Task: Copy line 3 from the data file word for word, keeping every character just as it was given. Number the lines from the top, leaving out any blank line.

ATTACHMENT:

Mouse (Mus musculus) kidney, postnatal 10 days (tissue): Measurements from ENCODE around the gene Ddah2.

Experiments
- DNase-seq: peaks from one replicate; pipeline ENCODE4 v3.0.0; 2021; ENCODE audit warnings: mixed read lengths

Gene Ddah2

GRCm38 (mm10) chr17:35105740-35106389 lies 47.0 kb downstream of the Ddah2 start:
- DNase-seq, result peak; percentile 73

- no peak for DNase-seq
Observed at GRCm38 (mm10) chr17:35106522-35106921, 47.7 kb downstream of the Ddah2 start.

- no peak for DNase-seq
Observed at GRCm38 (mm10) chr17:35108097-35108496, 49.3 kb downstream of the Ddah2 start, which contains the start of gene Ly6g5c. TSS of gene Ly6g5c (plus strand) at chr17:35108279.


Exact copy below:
- DNase-seq: peaks from one replicate; pipeline ENCODE4 v3.0.0; 2021; ENCODE audit warnings: mixed read lengths